This paper briefly reviews the definition and performance characteristics of the S&P 500® Single-Factor Indices, demonstrates their historical cyclicality and correlation, and presents a few examples of how market participants could potentially use investment vehicles tracking these single-factor indices as part of their own factor allocation, either as strategic or tactical plays.  These examples expand the traditional asset allocation frameworks to factors, including optimal allocation frameworks, heuristic allocation frameworks, and a trend-based timing framework.

1. SINGLE FACTORS

The S&P Single-Factor Indices comprise four key factors: low volatility, momentum, value, and quality.  A rules-based selection and non-marketcap-weighting approach is used to construct the indices, and diversification and investability are taken into consideration.

The indices are constructed from the universe of S&P Dow Jones Indices’ (S&P DJI) headline global indices, including the S&P 500, S&P Europe 350®, S&P Global BMI, and regional and country benchmarks.  Approximately one-fifth of the universe is selected by applying liquidity criteria.  The constituents are then weighted two ways: by the inverse of volatility in the case of low volatility indices, and by the product of factor score and market cap for the momentum, value, and quality factors.  The indices are rebalanced semiannually except for the low volatility indices, some of which are rebalanced quarterly.  Exhibit 1a provides an overview of the S&P Single-Factor Indices.

In this paper, we will focus on the S&P 500 Single-Factor Indices.  Exhibit 1b provides the description of the four long-only, single-factor indices, together with a dividend index and an equal-weight index, built on the S&P 500 universe.

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Sector Primer Series: Information Technology

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Louis Bellucci

Senior Director, Index Governance

INTRODUCTION

Developed in 1999 and jointly managed by S&P Dow Jones Indices and MSCI, the Global Industry Classification Standard® (GICS®) assigns companies to a single classification at the sub-industry level according to their principal business activity using quantitative and qualitative factors, including revenues, earnings, and market perception. The sub-industry is the most specific level of the four-tiered, hierarchical industry classification system that includes 11 sectors, 24 industry groups, 69 industries, and 158 sub-industries, as of Dec. 31, 2018.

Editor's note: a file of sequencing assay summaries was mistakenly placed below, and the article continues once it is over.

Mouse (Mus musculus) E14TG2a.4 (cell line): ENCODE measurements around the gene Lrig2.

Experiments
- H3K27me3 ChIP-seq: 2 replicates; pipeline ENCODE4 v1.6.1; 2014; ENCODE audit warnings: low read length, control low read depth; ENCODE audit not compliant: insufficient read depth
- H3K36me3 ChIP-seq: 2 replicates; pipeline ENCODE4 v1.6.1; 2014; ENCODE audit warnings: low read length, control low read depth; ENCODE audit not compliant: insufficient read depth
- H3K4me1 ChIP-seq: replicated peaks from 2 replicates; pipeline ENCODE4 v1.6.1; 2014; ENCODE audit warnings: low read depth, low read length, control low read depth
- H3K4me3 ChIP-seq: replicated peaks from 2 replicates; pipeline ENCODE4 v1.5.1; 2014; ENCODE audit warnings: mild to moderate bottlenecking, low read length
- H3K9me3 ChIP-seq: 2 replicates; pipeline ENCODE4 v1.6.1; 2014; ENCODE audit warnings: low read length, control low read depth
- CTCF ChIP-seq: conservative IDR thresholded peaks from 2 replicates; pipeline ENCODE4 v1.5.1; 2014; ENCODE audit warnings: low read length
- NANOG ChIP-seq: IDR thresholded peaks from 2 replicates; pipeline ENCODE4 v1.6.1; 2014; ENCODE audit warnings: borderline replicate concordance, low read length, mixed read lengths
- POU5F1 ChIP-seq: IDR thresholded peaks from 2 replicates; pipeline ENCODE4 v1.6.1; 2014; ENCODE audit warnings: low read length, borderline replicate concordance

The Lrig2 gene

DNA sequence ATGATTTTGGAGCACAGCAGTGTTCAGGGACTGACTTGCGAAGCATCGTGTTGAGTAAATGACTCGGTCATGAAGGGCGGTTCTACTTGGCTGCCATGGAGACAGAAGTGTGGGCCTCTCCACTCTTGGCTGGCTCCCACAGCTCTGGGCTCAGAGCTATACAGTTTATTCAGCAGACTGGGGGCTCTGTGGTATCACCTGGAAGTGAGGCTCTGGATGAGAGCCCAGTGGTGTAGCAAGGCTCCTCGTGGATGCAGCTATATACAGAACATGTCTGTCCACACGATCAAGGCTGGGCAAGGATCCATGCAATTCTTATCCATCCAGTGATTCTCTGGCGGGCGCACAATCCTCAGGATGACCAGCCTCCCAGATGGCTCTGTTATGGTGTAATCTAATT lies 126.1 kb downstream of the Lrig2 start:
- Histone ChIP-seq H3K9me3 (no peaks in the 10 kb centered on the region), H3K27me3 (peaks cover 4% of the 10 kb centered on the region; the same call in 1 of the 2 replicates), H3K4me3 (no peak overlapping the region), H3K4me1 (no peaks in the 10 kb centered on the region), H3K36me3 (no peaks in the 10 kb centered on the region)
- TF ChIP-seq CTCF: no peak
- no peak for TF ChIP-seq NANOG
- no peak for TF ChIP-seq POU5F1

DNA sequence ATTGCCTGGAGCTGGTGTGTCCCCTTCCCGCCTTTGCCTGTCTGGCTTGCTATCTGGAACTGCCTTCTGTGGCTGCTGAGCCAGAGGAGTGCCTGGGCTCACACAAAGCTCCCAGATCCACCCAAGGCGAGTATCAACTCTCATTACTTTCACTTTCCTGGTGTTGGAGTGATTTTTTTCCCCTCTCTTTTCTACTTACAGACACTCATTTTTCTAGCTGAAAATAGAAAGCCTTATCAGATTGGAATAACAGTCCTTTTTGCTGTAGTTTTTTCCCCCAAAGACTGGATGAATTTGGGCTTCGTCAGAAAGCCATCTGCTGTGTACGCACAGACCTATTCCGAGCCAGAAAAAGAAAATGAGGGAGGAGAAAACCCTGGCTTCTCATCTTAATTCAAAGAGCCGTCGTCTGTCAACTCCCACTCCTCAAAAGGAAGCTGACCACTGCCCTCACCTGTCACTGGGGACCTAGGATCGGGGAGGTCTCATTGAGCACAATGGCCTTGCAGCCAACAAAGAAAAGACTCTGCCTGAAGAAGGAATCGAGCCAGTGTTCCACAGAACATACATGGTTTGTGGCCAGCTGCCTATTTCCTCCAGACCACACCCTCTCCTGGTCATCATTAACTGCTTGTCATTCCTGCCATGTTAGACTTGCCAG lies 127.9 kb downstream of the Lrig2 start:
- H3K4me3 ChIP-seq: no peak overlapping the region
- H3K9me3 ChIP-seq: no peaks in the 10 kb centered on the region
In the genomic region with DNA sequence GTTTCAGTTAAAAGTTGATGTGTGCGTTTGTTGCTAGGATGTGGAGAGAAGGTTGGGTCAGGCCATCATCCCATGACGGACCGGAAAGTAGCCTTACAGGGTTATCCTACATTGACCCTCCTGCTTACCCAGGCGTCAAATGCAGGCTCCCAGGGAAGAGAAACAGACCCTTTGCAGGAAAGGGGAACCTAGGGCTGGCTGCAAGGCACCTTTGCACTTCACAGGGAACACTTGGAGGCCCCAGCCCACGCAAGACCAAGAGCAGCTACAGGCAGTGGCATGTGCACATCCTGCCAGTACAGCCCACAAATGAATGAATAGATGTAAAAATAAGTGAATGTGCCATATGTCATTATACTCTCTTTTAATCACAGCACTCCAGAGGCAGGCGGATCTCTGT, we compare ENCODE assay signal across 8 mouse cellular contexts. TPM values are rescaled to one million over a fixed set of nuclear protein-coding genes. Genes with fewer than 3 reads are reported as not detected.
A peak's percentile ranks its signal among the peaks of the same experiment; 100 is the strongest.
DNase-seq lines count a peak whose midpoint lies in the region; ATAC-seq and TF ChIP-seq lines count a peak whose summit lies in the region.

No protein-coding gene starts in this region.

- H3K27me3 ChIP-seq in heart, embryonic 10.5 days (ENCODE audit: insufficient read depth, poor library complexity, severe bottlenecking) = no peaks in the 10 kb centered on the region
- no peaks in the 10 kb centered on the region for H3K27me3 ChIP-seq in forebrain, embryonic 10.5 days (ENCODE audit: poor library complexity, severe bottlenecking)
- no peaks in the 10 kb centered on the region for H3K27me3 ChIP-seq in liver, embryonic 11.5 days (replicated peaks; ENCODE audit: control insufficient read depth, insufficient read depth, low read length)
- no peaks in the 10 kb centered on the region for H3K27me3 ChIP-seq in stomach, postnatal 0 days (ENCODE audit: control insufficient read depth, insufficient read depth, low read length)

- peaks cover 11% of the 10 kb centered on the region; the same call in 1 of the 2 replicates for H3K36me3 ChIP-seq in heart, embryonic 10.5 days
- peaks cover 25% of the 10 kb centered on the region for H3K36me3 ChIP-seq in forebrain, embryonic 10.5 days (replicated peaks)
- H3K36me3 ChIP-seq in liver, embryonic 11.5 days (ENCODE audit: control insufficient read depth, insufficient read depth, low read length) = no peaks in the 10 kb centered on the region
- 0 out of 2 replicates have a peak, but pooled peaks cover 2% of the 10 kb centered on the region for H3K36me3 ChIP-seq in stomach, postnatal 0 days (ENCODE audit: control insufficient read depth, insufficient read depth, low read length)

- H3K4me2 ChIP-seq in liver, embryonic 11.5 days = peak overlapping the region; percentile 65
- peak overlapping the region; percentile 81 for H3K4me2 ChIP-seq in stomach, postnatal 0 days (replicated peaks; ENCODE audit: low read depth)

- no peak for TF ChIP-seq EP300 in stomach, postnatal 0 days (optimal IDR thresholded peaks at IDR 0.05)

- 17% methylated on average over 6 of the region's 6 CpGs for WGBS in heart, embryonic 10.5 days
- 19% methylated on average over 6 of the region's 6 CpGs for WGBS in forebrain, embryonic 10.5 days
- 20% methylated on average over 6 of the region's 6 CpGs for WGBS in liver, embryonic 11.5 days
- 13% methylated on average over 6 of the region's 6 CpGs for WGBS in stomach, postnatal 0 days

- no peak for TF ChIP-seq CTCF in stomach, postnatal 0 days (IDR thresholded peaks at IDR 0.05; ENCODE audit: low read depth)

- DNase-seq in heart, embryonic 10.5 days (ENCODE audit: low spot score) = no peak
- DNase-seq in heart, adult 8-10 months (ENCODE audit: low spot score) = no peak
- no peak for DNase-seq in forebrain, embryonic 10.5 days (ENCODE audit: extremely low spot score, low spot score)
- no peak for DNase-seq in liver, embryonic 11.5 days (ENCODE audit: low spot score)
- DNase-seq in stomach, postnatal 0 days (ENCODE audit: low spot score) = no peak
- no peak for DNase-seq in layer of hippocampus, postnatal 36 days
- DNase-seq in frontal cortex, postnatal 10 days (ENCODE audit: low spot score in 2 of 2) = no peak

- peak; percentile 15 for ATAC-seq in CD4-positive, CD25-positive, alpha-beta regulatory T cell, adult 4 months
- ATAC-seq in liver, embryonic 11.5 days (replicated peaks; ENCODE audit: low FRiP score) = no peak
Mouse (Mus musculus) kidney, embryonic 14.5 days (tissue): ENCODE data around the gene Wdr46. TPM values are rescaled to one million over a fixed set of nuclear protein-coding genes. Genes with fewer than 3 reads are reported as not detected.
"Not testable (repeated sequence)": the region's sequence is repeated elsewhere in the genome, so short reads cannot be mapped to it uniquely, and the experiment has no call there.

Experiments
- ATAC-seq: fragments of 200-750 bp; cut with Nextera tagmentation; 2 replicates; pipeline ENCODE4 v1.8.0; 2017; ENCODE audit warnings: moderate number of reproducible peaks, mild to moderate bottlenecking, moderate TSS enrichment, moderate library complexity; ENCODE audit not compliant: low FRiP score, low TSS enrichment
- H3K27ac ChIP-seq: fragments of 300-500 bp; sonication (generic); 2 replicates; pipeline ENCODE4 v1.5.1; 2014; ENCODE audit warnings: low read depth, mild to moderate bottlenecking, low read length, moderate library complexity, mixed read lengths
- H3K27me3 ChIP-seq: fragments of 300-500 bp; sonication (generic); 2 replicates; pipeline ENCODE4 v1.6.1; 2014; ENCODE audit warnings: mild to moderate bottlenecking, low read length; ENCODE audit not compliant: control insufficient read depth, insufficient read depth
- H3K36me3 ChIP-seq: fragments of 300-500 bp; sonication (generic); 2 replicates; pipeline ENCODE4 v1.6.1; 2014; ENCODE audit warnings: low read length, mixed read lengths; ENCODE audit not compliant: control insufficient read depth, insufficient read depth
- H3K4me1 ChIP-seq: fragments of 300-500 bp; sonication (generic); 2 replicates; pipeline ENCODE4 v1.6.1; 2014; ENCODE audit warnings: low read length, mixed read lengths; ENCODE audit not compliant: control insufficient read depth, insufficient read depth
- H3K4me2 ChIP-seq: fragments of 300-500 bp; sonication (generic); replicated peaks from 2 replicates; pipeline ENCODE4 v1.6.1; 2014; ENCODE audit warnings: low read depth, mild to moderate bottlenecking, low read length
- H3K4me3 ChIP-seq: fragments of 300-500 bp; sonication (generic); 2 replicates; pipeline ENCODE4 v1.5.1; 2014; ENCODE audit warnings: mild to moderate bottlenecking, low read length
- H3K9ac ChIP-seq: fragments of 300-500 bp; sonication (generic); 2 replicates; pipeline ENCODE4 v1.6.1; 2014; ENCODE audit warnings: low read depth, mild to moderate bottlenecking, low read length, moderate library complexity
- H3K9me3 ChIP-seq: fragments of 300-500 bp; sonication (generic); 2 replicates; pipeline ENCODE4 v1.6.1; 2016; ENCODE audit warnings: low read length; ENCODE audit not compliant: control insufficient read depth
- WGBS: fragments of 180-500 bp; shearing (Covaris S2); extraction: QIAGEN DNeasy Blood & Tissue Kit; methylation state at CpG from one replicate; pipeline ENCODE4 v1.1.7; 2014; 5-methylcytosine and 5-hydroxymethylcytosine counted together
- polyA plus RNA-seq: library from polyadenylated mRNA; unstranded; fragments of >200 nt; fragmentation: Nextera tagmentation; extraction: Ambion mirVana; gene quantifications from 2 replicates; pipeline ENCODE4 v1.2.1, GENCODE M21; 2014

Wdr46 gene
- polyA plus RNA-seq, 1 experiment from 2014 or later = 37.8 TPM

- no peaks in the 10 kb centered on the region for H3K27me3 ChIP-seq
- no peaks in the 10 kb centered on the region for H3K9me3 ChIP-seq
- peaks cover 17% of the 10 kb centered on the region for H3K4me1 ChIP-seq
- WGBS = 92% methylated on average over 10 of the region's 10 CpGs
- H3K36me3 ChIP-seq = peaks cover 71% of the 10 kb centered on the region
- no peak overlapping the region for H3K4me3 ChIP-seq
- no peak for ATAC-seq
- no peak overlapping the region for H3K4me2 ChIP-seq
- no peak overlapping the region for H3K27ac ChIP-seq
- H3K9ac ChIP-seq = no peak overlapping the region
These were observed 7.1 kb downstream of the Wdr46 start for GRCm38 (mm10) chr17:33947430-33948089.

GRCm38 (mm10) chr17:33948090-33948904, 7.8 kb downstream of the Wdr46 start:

Companies primarily engaged in Software & Services, Technology Hardware & Equipment, and Semiconductors & Semiconductor Equipment are classified into industry groups that make up the Information Technology sector. It includes, but is not limited to, companies that develop and produce software, manufacture electronic equipment and instruments, provide commercial electronic data processing, and manufacture semiconductors and related products, as well as those that manufacture communication equipment and products including LANs, WANs, routers, telephones, switchboards, and exchanges.

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Considering the Risk From Future Carbon Prices: The S&P Carbon Price Risk Adjusted Index Series

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Andrew Innes

Head of EMEA, Global Research & Design

INTRODUCTION

Along with the advent of the 2015 Paris Climate Agreement has come a growing understanding of the structural changes required across the global economy to shift to low- (or zero-) carbon, sustainable business practices.

The increasing regulation of carbon emissions through taxes, emissions trading schemes, and fossil fuel extraction fees is expected to feature prominently in global efforts to address climate change.  Carbon prices are already implemented in 40 countries and 20 cities and regions.  Average carbon prices could increase more than sevenfold to USD 120 per metric ton by 2030, as regulations aim to limit the average global temperature increase to 2 degrees Celsius, in accordance with the Paris Agreement.[1]

S&P Dow Jones Indices launched the S&P Carbon Price Risk Adjusted Indices to embed future carbon price risk into today’s index constituents.

The key points included in the index concept are as follows: 

  • Carbon pricing risk from a growing array of new policies and taxes leading to potentially significant increased costs for companies.
  • Every company having a different carbon emissions profile—its total greenhouse gas (GHG) emissions footprint and where geographically these emissions occur.
  • Carbon pricing risk could vary substantially among companies operating in the same business sector.

This development is an example of the broader move toward incorporating environmental, social, and governance (ESG) considerations in asset management.